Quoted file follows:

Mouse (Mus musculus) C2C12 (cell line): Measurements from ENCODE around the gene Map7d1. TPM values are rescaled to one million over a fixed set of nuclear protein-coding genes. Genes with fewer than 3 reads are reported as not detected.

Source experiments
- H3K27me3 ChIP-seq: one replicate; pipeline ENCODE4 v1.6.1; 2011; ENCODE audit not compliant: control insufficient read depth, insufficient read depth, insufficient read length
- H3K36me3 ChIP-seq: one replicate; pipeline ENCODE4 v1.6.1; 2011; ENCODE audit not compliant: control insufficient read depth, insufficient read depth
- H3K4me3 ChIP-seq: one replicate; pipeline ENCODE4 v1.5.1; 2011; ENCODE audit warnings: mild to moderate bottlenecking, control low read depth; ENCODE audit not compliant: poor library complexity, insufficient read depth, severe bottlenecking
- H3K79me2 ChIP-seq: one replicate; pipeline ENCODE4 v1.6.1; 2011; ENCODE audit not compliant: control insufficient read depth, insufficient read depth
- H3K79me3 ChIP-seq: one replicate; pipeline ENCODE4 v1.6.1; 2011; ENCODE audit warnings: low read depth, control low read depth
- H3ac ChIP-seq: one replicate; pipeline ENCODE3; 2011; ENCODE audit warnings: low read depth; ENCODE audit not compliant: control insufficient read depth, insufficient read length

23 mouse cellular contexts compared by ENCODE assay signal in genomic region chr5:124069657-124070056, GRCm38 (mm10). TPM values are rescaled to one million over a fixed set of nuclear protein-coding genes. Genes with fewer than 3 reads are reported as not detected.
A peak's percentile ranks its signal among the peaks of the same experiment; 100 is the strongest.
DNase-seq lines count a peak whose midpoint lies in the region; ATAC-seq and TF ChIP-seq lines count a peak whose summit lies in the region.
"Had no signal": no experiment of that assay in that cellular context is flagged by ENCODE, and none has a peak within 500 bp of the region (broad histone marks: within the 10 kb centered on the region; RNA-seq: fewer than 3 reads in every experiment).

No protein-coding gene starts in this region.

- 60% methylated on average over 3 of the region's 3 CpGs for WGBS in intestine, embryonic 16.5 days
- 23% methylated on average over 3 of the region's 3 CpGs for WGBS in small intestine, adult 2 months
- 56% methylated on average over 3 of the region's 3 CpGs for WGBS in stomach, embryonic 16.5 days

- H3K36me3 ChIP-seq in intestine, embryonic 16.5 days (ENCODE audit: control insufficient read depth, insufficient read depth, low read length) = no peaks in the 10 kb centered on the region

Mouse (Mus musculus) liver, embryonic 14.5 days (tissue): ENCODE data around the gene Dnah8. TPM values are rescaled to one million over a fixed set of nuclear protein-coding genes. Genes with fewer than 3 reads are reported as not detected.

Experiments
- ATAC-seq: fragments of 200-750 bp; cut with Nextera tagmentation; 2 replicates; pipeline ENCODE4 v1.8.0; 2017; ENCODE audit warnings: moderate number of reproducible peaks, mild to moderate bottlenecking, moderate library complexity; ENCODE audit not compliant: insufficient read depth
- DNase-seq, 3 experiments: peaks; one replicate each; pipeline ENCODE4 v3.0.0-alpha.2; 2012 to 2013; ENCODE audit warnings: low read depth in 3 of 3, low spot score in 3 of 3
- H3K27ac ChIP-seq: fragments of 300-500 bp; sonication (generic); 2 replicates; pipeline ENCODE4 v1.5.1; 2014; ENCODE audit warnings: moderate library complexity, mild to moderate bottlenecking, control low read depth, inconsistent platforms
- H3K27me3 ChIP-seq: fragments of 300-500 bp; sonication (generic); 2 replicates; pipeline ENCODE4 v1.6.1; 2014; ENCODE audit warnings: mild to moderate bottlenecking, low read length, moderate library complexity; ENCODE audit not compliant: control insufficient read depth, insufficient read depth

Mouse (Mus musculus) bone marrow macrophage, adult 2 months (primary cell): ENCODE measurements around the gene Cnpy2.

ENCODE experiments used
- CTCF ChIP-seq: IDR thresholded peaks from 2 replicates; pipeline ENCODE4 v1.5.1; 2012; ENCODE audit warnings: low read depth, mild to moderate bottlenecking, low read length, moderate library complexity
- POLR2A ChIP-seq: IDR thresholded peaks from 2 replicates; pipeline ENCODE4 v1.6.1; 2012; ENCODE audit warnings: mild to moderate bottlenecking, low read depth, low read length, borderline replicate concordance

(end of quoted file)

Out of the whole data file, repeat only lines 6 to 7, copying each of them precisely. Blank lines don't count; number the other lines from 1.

- H3K79me2 ChIP-seq: one replicate; pipeline ENCODE4 v1.6.1; 2011; ENCODE audit not compliant: control insufficient read depth, insufficient read depth
- H3K79me3 ChIP-seq: one replicate; pipeline ENCODE4 v1.6.1; 2011; ENCODE audit warnings: low read depth, control low read depth